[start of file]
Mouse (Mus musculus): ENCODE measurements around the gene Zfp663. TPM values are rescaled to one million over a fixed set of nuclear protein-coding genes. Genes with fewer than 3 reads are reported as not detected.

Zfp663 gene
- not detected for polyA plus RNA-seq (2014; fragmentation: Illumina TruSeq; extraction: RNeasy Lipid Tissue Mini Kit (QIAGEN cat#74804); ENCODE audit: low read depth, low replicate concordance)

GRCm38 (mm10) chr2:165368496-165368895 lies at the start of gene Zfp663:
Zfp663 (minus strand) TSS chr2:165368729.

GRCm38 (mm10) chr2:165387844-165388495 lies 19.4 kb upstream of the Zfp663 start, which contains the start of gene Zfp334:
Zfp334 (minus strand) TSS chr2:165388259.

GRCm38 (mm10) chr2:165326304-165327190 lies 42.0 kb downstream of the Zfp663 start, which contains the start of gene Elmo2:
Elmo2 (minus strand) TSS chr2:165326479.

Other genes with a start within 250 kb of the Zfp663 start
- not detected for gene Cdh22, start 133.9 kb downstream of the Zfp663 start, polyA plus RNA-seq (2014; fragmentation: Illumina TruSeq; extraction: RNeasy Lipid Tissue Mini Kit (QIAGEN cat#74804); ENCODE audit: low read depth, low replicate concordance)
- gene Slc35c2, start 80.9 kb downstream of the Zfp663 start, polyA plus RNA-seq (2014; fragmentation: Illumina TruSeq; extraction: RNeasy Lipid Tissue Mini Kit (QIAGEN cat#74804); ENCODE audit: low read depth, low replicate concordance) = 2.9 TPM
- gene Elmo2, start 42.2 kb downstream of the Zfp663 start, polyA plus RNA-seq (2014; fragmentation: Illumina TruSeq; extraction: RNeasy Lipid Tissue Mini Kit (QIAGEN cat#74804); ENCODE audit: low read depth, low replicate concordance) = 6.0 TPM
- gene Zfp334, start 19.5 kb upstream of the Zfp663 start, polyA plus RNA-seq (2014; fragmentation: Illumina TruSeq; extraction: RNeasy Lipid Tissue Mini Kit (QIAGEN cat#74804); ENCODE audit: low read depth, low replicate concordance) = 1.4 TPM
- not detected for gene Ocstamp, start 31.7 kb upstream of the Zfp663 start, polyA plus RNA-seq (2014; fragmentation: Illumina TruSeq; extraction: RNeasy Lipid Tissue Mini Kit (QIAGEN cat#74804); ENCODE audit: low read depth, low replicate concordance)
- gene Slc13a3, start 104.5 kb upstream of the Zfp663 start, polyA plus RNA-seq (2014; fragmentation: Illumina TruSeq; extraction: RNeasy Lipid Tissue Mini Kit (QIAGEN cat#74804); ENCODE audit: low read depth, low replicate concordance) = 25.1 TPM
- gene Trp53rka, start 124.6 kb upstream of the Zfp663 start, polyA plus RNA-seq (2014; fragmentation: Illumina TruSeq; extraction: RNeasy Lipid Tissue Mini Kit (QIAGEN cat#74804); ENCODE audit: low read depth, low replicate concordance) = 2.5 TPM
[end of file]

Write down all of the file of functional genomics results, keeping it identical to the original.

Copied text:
Mouse (Mus musculus): ENCODE measurements around the gene Zfp663. TPM values are rescaled to one million over a fixed set of nuclear protein-coding genes. Genes with fewer than 3 reads are reported as not detected.

Zfp663 gene
- not detected for polyA plus RNA-seq (2014; fragmentation: Illumina TruSeq; extraction: RNeasy Lipid Tissue Mini Kit (QIAGEN cat#74804); ENCODE audit: low read depth, low replicate concordance)

GRCm38 (mm10) chr2:165368496-165368895 lies at the start of gene Zfp663:
Zfp663 (minus strand) TSS chr2:165368729.

GRCm38 (mm10) chr2:165387844-165388495 lies 19.4 kb upstream of the Zfp663 start, which contains the start of gene Zfp334:
Zfp334 (minus strand) TSS chr2:165388259.

GRCm38 (mm10) chr2:165326304-165327190 lies 42.0 kb downstream of the Zfp663 start, which contains the start of gene Elmo2:
Elmo2 (minus strand) TSS chr2:165326479.

Other genes with a start within 250 kb of the Zfp663 start
- not detected for gene Cdh22, start 133.9 kb downstream of the Zfp663 start, polyA plus RNA-seq (2014; fragmentation: Illumina TruSeq; extraction: RNeasy Lipid Tissue Mini Kit (QIAGEN cat#74804); ENCODE audit: low read depth, low replicate concordance)
- gene Slc35c2, start 80.9 kb downstream of the Zfp663 start, polyA plus RNA-seq (2014; fragmentation: Illumina TruSeq; extraction: RNeasy Lipid Tissue Mini Kit (QIAGEN cat#74804); ENCODE audit: low read depth, low replicate concordance) = 2.9 TPM
- gene Elmo2, start 42.2 kb downstream of the Zfp663 start, polyA plus RNA-seq (2014; fragmentation: Illumina TruSeq; extraction: RNeasy Lipid Tissue Mini Kit (QIAGEN cat#74804); ENCODE audit: low read depth, low replicate concordance) = 6.0 TPM
- gene Zfp334, start 19.5 kb upstream of the Zfp663 start, polyA plus RNA-seq (2014; fragmentation: Illumina TruSeq; extraction: RNeasy Lipid Tissue Mini Kit (QIAGEN cat#74804); ENCODE audit: low read depth, low replicate concordance) = 1.4 TPM
- not detected for gene Ocstamp, start 31.7 kb upstream of the Zfp663 start, polyA plus RNA-seq (2014; fragmentation: Illumina TruSeq; extraction: RNeasy Lipid Tissue Mini Kit (QIAGEN cat#74804); ENCODE audit: low read depth, low replicate concordance)
- gene Slc13a3, start 104.5 kb upstream of the Zfp663 start, polyA plus RNA-seq (2014; fragmentation: Illumina TruSeq; extraction: RNeasy Lipid Tissue Mini Kit (QIAGEN cat#74804); ENCODE audit: low read depth, low replicate concordance) = 25.1 TPM
- gene Trp53rka, start 124.6 kb upstream of the Zfp663 start, polyA plus RNA-seq (2014; fragmentation: Illumina TruSeq; extraction: RNeasy Lipid Tissue Mini Kit (QIAGEN cat#74804); ENCODE audit: low read depth, low replicate concordance) = 2.5 TPM